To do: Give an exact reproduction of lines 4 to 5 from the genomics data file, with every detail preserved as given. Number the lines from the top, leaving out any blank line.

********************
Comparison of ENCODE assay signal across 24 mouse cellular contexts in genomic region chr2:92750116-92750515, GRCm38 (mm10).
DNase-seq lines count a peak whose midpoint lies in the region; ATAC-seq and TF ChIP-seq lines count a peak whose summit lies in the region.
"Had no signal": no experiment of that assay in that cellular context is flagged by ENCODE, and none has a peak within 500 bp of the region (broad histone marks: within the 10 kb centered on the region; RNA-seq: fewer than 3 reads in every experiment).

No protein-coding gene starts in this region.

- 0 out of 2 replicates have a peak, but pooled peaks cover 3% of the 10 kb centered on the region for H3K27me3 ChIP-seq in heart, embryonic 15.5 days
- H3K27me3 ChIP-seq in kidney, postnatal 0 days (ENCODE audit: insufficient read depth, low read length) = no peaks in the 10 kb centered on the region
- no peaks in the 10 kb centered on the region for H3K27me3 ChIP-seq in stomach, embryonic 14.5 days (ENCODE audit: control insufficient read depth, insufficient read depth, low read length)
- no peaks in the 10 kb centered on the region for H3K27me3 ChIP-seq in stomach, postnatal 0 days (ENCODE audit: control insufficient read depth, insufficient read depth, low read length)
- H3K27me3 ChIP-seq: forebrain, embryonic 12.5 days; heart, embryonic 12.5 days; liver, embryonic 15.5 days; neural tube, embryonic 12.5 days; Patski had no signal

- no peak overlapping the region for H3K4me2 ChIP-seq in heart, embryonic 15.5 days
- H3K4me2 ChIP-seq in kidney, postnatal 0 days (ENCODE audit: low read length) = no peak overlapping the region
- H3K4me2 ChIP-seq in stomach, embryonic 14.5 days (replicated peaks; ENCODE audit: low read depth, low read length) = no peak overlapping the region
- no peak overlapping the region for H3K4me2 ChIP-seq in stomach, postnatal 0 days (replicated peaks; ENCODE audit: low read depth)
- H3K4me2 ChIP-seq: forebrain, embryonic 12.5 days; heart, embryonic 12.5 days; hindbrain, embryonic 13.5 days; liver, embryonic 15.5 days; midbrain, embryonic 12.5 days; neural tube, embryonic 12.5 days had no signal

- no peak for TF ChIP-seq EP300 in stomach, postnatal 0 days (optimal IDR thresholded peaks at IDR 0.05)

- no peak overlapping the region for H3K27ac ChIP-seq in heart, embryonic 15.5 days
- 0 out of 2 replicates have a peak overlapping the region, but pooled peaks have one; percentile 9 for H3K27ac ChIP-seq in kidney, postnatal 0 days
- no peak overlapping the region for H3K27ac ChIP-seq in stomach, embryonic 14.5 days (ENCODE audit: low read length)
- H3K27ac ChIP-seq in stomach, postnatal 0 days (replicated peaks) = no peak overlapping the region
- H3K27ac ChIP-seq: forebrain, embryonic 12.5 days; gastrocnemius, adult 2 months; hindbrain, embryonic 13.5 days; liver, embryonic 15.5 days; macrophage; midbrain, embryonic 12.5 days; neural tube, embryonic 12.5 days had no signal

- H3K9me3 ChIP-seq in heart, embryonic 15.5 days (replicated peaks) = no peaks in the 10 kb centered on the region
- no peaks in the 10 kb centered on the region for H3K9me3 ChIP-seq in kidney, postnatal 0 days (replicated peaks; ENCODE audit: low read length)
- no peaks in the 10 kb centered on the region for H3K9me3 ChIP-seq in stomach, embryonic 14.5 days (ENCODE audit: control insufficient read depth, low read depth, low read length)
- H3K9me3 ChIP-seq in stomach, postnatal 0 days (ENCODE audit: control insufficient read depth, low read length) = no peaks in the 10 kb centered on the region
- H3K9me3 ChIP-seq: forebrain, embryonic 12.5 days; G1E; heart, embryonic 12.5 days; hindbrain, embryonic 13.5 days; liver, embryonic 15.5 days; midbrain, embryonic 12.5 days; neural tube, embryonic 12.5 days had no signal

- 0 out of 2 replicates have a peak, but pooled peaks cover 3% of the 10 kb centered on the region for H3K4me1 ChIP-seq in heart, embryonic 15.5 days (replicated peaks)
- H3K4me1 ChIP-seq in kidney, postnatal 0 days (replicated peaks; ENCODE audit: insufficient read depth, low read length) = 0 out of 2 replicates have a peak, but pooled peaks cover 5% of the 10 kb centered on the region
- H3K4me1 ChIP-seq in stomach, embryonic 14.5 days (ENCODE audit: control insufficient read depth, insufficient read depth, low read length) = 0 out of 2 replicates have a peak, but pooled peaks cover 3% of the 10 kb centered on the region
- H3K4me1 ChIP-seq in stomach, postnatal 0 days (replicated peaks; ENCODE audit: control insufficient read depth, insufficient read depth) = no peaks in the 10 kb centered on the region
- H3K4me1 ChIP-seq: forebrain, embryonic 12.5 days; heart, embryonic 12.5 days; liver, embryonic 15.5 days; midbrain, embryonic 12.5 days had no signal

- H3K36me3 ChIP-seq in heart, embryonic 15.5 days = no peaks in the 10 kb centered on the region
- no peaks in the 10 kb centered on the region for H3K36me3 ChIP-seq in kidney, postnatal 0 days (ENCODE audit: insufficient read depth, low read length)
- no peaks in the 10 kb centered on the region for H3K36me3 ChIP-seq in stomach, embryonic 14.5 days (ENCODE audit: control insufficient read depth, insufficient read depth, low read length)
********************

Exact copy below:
No protein-coding gene starts in this region.

- 0 out of 2 replicates have a peak, but pooled peaks cover 3% of the 10 kb centered on the region for H3K27me3 ChIP-seq in heart, embryonic 15.5 days